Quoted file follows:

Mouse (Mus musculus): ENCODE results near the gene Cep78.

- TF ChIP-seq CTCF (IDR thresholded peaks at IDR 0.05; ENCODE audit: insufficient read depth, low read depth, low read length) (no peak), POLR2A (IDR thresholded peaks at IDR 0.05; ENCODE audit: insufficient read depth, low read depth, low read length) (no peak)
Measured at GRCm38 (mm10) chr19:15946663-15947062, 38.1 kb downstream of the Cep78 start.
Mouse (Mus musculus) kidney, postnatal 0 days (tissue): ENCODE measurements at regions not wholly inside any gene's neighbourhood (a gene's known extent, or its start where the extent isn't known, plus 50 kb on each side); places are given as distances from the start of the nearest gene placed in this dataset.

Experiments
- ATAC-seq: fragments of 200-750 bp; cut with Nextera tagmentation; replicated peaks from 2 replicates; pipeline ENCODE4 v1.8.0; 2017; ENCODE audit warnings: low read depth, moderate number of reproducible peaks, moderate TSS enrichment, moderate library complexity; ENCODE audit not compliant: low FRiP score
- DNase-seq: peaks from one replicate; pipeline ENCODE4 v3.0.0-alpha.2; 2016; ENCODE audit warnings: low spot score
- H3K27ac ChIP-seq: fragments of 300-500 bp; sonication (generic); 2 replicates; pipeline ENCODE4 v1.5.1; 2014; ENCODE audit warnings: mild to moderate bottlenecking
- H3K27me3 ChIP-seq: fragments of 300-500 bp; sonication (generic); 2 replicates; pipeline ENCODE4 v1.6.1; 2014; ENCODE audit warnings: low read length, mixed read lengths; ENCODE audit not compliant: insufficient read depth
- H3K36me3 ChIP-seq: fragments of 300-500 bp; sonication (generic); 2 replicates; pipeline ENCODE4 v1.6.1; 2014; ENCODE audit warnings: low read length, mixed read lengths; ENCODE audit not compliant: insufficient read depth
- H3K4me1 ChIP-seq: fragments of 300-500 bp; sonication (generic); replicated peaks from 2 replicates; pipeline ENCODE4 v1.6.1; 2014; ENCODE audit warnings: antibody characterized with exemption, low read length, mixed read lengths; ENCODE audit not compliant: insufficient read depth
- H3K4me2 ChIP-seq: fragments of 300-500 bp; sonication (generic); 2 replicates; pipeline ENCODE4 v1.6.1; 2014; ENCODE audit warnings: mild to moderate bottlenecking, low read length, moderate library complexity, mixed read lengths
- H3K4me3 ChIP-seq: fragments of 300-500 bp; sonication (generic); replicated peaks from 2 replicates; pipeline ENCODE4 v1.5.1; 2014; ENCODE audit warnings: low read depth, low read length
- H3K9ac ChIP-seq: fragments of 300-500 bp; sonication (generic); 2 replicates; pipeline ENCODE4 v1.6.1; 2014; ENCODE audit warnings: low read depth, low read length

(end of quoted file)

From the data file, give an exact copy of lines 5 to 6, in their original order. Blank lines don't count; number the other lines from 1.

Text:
Experiments
- ATAC-seq: fragments of 200-750 bp; cut with Nextera tagmentation; replicated peaks from 2 replicates; pipeline ENCODE4 v1.8.0; 2017; ENCODE audit warnings: low read depth, moderate number of reproducible peaks, moderate TSS enrichment, moderate library complexity; ENCODE audit not compliant: low FRiP score